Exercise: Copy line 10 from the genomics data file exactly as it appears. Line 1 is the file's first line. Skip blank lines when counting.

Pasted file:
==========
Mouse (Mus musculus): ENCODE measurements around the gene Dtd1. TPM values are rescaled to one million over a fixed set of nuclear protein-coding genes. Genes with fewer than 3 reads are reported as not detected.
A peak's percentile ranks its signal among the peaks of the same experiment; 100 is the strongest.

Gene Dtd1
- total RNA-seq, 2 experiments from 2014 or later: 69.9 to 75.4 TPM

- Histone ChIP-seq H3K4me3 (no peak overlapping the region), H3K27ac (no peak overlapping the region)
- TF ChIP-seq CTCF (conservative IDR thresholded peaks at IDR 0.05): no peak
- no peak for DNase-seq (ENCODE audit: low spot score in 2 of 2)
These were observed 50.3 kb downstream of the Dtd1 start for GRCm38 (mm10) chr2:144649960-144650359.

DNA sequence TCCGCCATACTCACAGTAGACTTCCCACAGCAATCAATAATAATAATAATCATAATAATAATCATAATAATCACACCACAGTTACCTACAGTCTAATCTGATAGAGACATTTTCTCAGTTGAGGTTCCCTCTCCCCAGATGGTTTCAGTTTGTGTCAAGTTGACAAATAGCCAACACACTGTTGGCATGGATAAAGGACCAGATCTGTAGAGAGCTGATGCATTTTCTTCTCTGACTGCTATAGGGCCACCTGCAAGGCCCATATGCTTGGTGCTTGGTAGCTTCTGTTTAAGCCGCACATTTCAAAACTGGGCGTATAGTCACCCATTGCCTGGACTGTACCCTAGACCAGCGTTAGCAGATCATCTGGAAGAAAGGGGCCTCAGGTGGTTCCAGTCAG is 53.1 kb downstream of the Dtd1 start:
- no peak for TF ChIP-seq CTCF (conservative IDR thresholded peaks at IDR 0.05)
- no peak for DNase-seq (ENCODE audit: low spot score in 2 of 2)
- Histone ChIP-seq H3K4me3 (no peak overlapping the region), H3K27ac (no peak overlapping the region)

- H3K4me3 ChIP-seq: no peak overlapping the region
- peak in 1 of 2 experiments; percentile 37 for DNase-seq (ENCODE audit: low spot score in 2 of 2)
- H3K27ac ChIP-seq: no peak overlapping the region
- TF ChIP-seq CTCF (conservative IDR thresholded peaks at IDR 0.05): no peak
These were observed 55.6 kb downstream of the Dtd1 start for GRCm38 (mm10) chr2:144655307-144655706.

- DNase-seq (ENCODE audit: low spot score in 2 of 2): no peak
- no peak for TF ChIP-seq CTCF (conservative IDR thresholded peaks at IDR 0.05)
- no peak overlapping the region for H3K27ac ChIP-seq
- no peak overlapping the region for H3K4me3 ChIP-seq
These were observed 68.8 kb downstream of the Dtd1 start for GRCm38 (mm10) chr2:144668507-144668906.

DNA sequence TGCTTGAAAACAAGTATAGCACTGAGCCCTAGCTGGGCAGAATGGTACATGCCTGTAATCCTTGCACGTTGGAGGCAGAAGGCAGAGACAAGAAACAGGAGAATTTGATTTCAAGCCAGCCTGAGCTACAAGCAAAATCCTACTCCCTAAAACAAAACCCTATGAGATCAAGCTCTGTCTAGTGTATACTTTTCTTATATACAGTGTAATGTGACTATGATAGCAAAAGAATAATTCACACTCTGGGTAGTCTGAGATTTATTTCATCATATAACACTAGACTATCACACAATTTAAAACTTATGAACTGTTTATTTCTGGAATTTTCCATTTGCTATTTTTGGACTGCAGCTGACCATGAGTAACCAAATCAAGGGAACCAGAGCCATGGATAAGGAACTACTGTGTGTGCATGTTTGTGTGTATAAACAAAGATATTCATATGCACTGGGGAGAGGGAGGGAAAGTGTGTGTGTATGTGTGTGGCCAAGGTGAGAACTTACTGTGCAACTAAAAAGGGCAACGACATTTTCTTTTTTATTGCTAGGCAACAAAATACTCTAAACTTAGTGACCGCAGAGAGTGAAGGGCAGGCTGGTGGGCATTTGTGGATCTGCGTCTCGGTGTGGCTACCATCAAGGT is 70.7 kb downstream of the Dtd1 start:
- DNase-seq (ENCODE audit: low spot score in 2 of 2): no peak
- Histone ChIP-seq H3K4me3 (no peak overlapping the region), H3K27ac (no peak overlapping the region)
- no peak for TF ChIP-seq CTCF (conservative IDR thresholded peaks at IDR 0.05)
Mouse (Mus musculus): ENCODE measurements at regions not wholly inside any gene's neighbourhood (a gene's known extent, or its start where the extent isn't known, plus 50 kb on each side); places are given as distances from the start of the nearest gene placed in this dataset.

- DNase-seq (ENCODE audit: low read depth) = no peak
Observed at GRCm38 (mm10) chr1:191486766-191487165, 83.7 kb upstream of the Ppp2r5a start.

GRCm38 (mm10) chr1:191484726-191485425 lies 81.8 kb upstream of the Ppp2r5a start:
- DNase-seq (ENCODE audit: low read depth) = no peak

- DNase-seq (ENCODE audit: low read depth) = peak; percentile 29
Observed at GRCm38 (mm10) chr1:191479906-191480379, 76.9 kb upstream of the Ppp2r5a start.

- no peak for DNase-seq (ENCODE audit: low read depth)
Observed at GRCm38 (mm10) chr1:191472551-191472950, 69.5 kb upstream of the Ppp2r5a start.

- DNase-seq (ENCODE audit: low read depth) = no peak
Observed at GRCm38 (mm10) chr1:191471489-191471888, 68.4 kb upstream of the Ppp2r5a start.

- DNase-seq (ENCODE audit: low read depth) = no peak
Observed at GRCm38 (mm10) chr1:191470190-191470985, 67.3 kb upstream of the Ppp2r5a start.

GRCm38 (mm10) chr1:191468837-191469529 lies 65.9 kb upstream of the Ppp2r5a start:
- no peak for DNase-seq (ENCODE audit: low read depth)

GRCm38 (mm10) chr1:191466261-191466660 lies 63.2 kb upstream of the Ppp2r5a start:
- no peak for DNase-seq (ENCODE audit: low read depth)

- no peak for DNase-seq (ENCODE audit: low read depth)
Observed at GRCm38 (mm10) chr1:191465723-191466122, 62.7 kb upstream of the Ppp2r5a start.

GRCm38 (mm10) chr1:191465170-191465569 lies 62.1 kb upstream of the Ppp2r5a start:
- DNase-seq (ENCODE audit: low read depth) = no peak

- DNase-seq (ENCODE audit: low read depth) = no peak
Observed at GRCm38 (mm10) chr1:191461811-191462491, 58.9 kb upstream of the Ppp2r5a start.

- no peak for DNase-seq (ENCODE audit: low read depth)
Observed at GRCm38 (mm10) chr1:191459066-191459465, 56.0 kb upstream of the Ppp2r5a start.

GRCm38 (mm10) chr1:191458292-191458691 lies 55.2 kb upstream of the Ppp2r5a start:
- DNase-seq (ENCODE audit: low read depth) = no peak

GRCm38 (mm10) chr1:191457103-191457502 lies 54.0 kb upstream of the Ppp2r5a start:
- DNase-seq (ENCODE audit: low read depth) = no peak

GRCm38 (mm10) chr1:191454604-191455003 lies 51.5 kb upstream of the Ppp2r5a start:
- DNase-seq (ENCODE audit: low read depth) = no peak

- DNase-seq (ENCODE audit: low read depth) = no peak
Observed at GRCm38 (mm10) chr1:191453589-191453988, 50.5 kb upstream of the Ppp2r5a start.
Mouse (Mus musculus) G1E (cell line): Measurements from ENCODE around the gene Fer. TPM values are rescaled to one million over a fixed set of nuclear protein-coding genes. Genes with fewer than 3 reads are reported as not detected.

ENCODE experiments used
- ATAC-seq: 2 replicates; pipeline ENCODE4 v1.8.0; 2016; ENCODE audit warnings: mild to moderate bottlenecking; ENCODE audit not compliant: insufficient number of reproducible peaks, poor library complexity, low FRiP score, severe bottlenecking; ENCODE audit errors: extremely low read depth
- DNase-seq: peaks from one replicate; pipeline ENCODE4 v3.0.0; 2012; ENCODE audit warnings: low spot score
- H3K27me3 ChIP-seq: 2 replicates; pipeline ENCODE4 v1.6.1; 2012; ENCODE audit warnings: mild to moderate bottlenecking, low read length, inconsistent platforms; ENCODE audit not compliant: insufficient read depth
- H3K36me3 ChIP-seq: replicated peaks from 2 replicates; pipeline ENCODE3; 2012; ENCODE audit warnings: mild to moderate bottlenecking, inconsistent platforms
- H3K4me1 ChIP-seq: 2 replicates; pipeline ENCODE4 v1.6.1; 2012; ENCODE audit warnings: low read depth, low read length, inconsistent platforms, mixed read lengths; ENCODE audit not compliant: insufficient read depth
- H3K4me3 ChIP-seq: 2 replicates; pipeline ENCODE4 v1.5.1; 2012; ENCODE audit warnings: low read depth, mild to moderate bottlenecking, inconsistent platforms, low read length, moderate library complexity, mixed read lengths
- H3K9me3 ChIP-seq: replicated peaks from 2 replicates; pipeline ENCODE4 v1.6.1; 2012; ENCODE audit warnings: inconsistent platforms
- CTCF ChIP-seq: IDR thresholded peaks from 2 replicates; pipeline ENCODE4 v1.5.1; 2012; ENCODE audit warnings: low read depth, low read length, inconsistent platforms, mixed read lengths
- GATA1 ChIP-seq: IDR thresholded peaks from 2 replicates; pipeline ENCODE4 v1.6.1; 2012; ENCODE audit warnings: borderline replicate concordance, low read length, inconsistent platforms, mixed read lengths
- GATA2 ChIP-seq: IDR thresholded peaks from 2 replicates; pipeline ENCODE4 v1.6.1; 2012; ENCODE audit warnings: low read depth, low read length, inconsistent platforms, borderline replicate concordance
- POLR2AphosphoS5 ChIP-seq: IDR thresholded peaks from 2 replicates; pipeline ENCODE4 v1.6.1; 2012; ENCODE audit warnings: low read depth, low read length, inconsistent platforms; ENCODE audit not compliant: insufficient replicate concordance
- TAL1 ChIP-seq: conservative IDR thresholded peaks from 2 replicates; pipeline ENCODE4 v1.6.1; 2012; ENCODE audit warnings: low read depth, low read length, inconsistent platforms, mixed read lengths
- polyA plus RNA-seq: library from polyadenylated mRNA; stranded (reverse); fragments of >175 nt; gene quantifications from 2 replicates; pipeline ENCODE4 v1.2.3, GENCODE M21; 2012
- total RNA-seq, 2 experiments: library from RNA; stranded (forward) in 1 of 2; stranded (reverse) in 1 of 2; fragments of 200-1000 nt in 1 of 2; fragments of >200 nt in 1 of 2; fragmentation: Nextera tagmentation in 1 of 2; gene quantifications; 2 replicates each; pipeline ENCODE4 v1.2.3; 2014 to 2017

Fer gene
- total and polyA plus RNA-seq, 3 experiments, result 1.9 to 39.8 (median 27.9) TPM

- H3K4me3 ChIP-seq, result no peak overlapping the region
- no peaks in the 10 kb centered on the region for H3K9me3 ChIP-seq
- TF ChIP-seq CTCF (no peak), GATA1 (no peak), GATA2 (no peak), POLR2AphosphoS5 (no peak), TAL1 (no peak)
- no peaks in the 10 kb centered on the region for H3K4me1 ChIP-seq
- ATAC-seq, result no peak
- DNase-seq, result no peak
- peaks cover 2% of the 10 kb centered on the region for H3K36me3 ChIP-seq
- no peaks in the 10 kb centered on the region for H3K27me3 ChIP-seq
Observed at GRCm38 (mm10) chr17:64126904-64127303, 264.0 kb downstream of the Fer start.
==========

- no peak for TF ChIP-seq CTCF (conservative IDR thresholded peaks at IDR 0.05)